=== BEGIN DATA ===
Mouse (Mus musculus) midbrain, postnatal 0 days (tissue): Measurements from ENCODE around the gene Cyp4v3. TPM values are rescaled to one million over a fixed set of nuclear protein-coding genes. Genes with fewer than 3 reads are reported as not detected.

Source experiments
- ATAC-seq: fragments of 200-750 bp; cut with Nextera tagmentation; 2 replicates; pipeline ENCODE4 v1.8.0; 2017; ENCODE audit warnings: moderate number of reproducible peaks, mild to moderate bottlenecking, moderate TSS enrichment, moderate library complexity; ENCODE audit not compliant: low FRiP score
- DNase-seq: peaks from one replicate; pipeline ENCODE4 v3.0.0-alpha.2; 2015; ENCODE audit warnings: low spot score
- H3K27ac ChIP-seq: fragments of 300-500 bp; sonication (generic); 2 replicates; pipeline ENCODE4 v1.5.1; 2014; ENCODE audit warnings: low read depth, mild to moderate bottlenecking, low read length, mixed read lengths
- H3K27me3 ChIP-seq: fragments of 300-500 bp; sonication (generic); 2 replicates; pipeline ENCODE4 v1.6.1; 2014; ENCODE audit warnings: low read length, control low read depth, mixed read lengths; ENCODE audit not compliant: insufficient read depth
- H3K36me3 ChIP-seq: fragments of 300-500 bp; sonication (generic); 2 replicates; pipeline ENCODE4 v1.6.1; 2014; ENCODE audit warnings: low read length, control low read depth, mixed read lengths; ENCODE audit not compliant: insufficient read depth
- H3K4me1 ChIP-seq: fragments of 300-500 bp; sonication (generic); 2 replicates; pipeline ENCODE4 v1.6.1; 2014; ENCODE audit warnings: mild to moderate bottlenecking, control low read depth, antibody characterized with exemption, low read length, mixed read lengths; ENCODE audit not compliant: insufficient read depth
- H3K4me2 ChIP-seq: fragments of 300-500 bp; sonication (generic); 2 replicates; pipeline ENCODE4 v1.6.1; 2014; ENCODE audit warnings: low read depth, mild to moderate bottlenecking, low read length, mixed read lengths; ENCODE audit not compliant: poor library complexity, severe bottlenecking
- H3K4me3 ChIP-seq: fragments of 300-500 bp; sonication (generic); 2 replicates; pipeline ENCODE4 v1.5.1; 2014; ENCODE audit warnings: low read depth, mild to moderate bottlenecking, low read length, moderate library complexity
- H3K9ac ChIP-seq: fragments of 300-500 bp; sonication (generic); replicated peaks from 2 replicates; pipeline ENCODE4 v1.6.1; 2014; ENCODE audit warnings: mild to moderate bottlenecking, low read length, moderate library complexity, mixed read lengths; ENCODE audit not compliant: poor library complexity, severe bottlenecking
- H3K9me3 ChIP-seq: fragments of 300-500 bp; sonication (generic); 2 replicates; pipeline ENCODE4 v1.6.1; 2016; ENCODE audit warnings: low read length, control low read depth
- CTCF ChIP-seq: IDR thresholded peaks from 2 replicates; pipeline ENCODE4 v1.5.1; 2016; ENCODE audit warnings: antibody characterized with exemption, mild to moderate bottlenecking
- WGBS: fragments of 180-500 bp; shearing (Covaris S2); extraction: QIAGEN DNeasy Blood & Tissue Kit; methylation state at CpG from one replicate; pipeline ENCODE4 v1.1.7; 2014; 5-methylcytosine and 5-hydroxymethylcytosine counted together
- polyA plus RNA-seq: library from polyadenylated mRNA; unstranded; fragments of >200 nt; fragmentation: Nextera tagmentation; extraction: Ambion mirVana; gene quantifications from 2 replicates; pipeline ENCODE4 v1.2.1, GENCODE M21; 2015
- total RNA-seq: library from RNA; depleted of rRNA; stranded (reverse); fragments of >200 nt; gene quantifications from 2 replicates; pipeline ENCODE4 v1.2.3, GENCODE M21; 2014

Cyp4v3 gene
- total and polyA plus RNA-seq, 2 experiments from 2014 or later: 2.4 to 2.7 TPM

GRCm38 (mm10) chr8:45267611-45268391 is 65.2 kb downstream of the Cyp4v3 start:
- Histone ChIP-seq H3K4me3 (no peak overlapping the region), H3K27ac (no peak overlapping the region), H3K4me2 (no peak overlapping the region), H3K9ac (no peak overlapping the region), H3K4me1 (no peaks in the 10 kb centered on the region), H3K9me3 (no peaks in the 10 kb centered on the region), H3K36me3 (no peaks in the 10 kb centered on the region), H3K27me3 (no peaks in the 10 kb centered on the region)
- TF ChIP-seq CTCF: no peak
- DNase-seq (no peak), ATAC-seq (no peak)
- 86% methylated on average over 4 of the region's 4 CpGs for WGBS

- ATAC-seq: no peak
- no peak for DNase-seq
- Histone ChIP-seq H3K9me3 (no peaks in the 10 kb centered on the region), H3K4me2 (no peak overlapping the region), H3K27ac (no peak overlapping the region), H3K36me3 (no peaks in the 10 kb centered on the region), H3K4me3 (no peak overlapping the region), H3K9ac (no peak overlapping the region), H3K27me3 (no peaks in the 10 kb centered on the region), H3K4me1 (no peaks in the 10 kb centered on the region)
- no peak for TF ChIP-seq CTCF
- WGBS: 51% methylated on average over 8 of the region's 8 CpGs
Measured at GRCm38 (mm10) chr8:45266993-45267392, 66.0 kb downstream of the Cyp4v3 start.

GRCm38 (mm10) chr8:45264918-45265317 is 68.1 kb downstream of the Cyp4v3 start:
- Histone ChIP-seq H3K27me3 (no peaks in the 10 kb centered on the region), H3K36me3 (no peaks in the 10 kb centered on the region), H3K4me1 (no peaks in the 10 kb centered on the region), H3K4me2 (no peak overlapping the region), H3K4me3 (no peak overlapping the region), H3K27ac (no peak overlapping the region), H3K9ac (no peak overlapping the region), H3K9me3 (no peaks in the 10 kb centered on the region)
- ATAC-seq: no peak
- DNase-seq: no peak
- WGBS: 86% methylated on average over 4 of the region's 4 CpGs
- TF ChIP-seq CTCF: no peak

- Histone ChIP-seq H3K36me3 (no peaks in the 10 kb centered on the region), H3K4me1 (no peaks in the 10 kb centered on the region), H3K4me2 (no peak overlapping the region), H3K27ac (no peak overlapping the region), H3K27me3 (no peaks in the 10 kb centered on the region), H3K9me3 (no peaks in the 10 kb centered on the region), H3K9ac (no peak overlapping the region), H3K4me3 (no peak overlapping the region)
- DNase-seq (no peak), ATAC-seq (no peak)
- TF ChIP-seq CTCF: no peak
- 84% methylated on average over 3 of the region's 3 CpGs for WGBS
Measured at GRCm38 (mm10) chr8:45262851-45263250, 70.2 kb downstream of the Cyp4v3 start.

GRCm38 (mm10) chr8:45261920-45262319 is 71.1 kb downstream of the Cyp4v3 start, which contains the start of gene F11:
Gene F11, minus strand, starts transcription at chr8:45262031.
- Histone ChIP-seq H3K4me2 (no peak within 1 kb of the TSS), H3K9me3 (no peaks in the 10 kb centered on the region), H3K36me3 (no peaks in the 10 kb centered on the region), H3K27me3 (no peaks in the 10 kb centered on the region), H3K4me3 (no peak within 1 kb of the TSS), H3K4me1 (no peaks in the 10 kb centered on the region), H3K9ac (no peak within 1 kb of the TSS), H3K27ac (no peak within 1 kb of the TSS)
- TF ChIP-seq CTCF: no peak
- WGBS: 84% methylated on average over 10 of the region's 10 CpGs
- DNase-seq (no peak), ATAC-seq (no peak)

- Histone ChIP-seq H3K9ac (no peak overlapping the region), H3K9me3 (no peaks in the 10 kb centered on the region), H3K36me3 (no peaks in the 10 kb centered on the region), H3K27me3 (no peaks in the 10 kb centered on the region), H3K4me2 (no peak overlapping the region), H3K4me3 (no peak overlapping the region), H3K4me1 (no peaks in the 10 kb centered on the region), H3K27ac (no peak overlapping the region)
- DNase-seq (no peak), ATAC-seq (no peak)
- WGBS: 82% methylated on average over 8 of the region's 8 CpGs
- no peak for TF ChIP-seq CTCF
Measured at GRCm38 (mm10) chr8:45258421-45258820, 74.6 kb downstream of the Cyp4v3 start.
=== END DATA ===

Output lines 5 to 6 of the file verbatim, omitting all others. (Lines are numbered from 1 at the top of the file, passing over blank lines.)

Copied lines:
- H3K27ac ChIP-seq: fragments of 300-500 bp; sonication (generic); 2 replicates; pipeline ENCODE4 v1.5.1; 2014; ENCODE audit warnings: low read depth, mild to moderate bottlenecking, low read length, mixed read lengths
- H3K27me3 ChIP-seq: fragments of 300-500 bp; sonication (generic); 2 replicates; pipeline ENCODE4 v1.6.1; 2014; ENCODE audit warnings: low read length, control low read depth, mixed read lengths; ENCODE audit not compliant: insufficient read depth